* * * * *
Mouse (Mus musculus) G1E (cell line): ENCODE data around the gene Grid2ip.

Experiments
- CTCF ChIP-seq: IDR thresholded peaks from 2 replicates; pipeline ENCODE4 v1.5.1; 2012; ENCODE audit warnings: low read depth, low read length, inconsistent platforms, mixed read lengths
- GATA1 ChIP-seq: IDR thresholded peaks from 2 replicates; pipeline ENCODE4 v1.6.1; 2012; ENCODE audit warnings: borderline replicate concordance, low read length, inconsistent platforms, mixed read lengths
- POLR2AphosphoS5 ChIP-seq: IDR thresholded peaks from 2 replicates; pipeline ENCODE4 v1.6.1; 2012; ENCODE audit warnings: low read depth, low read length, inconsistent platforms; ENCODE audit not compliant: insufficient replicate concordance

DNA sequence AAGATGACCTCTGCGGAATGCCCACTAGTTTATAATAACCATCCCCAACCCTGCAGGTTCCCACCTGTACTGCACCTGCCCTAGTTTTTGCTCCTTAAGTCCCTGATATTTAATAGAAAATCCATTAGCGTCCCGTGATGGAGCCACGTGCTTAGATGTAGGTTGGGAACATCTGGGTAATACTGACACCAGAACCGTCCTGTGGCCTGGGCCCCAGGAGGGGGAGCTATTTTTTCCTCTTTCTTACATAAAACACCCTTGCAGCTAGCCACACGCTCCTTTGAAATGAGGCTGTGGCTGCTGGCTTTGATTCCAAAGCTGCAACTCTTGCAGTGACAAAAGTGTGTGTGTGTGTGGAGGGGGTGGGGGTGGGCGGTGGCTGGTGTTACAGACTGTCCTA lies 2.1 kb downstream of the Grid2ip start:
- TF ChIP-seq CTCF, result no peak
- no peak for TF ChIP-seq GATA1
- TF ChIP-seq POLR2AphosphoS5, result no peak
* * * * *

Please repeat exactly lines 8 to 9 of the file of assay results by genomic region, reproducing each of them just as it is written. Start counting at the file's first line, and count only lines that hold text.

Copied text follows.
- no peak for TF ChIP-seq GATA1
- TF ChIP-seq POLR2AphosphoS5, result no peak